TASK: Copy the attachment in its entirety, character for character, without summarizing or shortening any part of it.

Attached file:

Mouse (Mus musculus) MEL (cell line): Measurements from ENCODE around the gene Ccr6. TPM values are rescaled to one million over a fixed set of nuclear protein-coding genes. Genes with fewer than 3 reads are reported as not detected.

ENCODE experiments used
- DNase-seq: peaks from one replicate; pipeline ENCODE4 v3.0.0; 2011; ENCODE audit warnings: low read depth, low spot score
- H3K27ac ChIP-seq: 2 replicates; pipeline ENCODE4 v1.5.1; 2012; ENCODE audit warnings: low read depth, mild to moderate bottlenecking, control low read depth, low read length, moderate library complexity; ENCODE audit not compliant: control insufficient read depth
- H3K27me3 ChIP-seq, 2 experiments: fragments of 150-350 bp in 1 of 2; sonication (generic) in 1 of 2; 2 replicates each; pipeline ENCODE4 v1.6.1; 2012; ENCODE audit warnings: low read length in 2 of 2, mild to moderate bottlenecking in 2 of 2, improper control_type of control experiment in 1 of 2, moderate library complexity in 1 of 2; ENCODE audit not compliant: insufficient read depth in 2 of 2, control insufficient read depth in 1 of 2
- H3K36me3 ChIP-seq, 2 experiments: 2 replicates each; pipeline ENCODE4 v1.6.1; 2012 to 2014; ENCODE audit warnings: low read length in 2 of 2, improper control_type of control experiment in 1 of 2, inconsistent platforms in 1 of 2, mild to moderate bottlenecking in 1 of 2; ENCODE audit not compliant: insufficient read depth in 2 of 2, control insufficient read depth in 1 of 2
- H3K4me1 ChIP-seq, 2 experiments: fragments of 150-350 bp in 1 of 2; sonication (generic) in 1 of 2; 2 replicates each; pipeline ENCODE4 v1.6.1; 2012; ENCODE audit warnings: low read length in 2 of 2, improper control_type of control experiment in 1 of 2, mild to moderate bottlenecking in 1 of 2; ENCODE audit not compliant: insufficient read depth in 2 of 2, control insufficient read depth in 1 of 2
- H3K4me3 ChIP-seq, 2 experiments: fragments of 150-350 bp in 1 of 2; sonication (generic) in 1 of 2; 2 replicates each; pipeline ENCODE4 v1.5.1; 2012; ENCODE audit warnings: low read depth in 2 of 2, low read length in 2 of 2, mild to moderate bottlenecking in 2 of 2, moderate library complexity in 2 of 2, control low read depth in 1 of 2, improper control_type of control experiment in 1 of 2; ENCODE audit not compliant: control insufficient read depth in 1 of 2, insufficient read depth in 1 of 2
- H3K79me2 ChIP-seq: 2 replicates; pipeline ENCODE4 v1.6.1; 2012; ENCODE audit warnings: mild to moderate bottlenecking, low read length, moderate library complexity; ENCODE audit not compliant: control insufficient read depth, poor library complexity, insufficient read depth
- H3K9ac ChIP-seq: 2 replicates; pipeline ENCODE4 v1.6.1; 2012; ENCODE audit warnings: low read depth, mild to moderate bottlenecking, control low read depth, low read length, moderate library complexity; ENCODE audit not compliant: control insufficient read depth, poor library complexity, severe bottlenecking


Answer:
Mouse (Mus musculus) MEL (cell line): Measurements from ENCODE around the gene Ccr6. TPM values are rescaled to one million over a fixed set of nuclear protein-coding genes. Genes with fewer than 3 reads are reported as not detected.

ENCODE experiments used
- DNase-seq: peaks from one replicate; pipeline ENCODE4 v3.0.0; 2011; ENCODE audit warnings: low read depth, low spot score
- H3K27ac ChIP-seq: 2 replicates; pipeline ENCODE4 v1.5.1; 2012; ENCODE audit warnings: low read depth, mild to moderate bottlenecking, control low read depth, low read length, moderate library complexity; ENCODE audit not compliant: control insufficient read depth
- H3K27me3 ChIP-seq, 2 experiments: fragments of 150-350 bp in 1 of 2; sonication (generic) in 1 of 2; 2 replicates each; pipeline ENCODE4 v1.6.1; 2012; ENCODE audit warnings: low read length in 2 of 2, mild to moderate bottlenecking in 2 of 2, improper control_type of control experiment in 1 of 2, moderate library complexity in 1 of 2; ENCODE audit not compliant: insufficient read depth in 2 of 2, control insufficient read depth in 1 of 2
- H3K36me3 ChIP-seq, 2 experiments: 2 replicates each; pipeline ENCODE4 v1.6.1; 2012 to 2014; ENCODE audit warnings: low read length in 2 of 2, improper control_type of control experiment in 1 of 2, inconsistent platforms in 1 of 2, mild to moderate bottlenecking in 1 of 2; ENCODE audit not compliant: insufficient read depth in 2 of 2, control insufficient read depth in 1 of 2
- H3K4me1 ChIP-seq, 2 experiments: fragments of 150-350 bp in 1 of 2; sonication (generic) in 1 of 2; 2 replicates each; pipeline ENCODE4 v1.6.1; 2012; ENCODE audit warnings: low read length in 2 of 2, improper control_type of control experiment in 1 of 2, mild to moderate bottlenecking in 1 of 2; ENCODE audit not compliant: insufficient read depth in 2 of 2, control insufficient read depth in 1 of 2
- H3K4me3 ChIP-seq, 2 experiments: fragments of 150-350 bp in 1 of 2; sonication (generic) in 1 of 2; 2 replicates each; pipeline ENCODE4 v1.5.1; 2012; ENCODE audit warnings: low read depth in 2 of 2, low read length in 2 of 2, mild to moderate bottlenecking in 2 of 2, moderate library complexity in 2 of 2, control low read depth in 1 of 2, improper control_type of control experiment in 1 of 2; ENCODE audit not compliant: control insufficient read depth in 1 of 2, insufficient read depth in 1 of 2
- H3K79me2 ChIP-seq: 2 replicates; pipeline ENCODE4 v1.6.1; 2012; ENCODE audit warnings: mild to moderate bottlenecking, low read length, moderate library complexity; ENCODE audit not compliant: control insufficient read depth, poor library complexity, insufficient read depth
- H3K9ac ChIP-seq: 2 replicates; pipeline ENCODE4 v1.6.1; 2012; ENCODE audit warnings: low read depth, mild to moderate bottlenecking, control low read depth, low read length, moderate library complexity; ENCODE audit not compliant: control insufficient read depth, poor library complexity, severe bottlenecking